Lincoln County supervisors discuss infrastructure funds

Published 10:00 am Wednesday, December 22, 2021

Local leaders are preparing to send a wish list to the state for infrastructure money to be used in Lincoln County.

Lincoln County Board of Supervisors discussed several pressing issues Dec. 20, including continuing road problems and whether to hire a risk assessment professional to guide them to navigate the political waters where the recently passed infrastructure bill now bobs, ready for fishing.

H.R.3684, also called the Infrastructure Investment and Jobs Act, proposes to spend $1.2 trillion on things that include repairs to bridges and roads and installing broadband access and improving water and waste water supplies.

Of that amount, Mississippi will receive $4.46 billion dispensed through five years for the following:

• $3.3 billion in federal-aid for highway programs

• $429 million to improve water infrastructure

• $225 million for bridge replacement and repairs

• $223 million for public transportation improvements

• $100 million to provide broadband coverage

• $99 million for airport improvements

• $51 million for expansion of an electric vehicle charging network

• $19 million to protect against wildfires

• $16 million to protect against cyber attacks

Mississippi’s counties and cities plan to create lists of projects to send to the state early next year, with a vote expected on the projects before spring.

Horne LLP sent representative Timothy Smith to the supervisor’s Monday meeting to discuss how the entity can be a help to the county.

“We have been managing federal money for years — from Katrina funds and more,” Smith said. “We have managed $25 billion dollars across the country. We are very conservative, so, if you want to do something that takes you right to the edge, well, we aren’t the ones for you.”

After getting chuckles for that revelation, Smith told supervisors that Horne could help with all needed definitions and documentation. He said first the company would read over the county’s wish list and create a risk assessment on each.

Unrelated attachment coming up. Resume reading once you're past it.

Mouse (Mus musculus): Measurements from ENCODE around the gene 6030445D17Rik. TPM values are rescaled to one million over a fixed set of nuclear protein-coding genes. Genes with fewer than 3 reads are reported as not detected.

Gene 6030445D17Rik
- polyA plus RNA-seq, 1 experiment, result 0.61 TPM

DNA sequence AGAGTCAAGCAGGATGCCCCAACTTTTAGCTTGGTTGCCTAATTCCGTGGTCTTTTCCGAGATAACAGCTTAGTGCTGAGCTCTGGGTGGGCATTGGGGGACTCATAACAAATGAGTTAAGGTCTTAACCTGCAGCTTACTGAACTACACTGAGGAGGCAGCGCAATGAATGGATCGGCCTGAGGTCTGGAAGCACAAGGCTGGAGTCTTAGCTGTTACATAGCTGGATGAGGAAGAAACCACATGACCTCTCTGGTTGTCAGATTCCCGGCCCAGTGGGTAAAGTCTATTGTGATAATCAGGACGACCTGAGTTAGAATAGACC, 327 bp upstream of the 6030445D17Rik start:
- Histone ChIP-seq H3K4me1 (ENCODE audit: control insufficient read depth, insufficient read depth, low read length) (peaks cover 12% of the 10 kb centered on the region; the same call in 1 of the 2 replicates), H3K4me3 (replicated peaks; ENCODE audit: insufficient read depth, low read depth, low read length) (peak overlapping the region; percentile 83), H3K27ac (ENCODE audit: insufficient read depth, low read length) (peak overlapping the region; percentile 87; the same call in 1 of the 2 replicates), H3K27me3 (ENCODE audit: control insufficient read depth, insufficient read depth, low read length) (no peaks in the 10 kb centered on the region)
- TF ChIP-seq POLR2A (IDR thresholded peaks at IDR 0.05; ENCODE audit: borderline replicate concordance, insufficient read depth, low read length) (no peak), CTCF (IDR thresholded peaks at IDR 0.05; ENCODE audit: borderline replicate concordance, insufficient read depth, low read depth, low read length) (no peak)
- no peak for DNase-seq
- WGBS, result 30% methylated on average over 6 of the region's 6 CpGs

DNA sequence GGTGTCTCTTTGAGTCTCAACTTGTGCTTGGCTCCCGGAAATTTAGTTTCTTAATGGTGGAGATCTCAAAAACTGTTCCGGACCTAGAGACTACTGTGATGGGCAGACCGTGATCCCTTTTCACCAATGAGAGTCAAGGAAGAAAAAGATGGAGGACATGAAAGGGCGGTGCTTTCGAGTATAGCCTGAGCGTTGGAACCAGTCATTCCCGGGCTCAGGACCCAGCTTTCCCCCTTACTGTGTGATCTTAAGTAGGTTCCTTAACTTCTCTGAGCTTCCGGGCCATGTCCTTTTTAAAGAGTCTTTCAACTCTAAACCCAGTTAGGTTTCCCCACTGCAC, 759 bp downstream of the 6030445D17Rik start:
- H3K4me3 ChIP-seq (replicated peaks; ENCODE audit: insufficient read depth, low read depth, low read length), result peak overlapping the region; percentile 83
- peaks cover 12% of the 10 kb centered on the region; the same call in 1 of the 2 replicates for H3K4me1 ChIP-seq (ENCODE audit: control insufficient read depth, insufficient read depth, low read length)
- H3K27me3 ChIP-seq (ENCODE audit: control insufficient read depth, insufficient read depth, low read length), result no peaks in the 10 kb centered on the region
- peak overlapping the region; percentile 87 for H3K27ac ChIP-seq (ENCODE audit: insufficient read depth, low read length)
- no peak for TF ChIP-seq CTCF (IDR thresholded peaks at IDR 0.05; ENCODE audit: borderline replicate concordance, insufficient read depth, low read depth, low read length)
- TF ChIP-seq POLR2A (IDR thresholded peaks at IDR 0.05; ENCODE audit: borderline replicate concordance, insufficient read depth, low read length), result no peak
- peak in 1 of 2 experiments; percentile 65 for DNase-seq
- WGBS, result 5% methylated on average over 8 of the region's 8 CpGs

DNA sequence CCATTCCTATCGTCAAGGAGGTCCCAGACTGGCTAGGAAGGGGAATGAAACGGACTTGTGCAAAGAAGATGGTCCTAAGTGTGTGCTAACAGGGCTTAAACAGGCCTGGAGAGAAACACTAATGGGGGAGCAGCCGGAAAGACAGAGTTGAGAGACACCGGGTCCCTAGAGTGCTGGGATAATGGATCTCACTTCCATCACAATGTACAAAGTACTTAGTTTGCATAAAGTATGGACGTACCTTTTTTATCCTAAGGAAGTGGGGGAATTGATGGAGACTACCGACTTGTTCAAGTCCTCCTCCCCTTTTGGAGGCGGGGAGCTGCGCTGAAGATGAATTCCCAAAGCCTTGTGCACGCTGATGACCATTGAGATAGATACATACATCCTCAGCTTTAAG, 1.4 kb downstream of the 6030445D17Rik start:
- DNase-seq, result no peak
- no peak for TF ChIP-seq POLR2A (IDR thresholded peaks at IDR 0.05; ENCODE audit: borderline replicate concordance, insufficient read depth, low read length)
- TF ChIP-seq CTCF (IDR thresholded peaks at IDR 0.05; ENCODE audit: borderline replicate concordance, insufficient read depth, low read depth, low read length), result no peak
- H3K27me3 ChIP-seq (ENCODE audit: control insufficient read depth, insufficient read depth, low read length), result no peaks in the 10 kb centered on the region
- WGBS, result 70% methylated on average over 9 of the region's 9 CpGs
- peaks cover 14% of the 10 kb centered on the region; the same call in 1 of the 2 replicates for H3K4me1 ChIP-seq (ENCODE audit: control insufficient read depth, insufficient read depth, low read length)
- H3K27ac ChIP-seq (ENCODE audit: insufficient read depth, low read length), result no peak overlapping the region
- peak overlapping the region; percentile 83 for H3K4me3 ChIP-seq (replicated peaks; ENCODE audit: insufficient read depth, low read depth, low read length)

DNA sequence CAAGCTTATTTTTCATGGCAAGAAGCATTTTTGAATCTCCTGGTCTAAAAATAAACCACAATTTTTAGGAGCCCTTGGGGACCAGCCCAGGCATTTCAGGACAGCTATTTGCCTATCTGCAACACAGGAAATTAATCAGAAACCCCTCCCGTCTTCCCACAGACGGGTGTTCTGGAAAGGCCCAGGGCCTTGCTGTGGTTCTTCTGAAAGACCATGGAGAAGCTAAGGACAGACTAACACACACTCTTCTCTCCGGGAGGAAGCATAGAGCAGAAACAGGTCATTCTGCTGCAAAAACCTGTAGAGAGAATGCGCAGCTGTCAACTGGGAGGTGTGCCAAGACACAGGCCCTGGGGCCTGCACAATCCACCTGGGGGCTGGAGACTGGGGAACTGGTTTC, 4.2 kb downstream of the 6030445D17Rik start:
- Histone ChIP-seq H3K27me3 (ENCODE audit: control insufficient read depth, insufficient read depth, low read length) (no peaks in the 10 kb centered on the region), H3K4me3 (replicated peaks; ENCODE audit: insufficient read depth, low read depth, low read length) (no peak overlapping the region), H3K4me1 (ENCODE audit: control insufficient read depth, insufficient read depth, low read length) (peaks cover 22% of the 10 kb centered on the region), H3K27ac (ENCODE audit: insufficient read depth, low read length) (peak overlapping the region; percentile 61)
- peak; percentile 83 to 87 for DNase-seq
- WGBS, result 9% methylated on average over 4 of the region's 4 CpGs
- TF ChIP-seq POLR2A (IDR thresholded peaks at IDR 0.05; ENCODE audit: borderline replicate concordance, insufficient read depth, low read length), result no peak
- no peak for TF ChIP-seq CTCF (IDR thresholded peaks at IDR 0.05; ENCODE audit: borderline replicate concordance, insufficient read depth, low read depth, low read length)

“We have to keep in mind two things,” Smith said. “One, we would have to ensure it is a permissible expenditure, and two, we’d monitor once the money is allocated to keep track of accounting.”

As for a wish list, Smith suggested to the board of having public input so that supervisors could see, literally, what’s on the minds of the citizens. Each suggestion would be studied as for necessary policy and procedure documentation, risk assessment on keeping in good standing when it comes to spending and viability and usefulness to the community.

“We build the front end, with accounting at the end to give structure to the needs of the county,” Smith explained. “There are many different ways to spend the money, including one important consideration of funding projects for the traditionally disadvantaged population, such as poor sections and aged groups.”

Smith said Horne usually charges 2 to 3 percent of the funding as its payment for services. Supervisors thanked Smith for his presentation and said they would be considering all possibilities when it comes to getting help in order to wisely spend the money.

County Engineer Ryan Holmes told supervisors of several things on his mind about the county’s roads. One issue they had to deal with recently was CSpire laying fiber to county school Enterprise. Holmes said the company was told they didn’t need permission from the county to do anything on highways — MDOT handles that — but the company did have to ask permission to do anything on regular county roads.

“They thought because they didn’t need permission, it was OK to decide to go down our roads, which they did without a permit,” Holmes said. “Jerry (Wilson) told them to stop.”

“They left a big ol’ hole,” Wilson said, seemingly annoyed. Other supervisors chimed in they had had complaints as well.

Holmes said he had explained to the company the rules they’d have to follow if they want to lay anything else on county roads.

Holmes also spoke briefly on continuing issues with a contractor with uncompleted work on some roads recently repaved. The company will have to wait until it’s warmer before they can do any permanent striping of the road.

County Attorney Will Allen said, “This is stuff to remember fore the future” when it comes to awarding contracts.

“We pay to get a good job done,” Holmes added in agreement. “That’s what we expect.”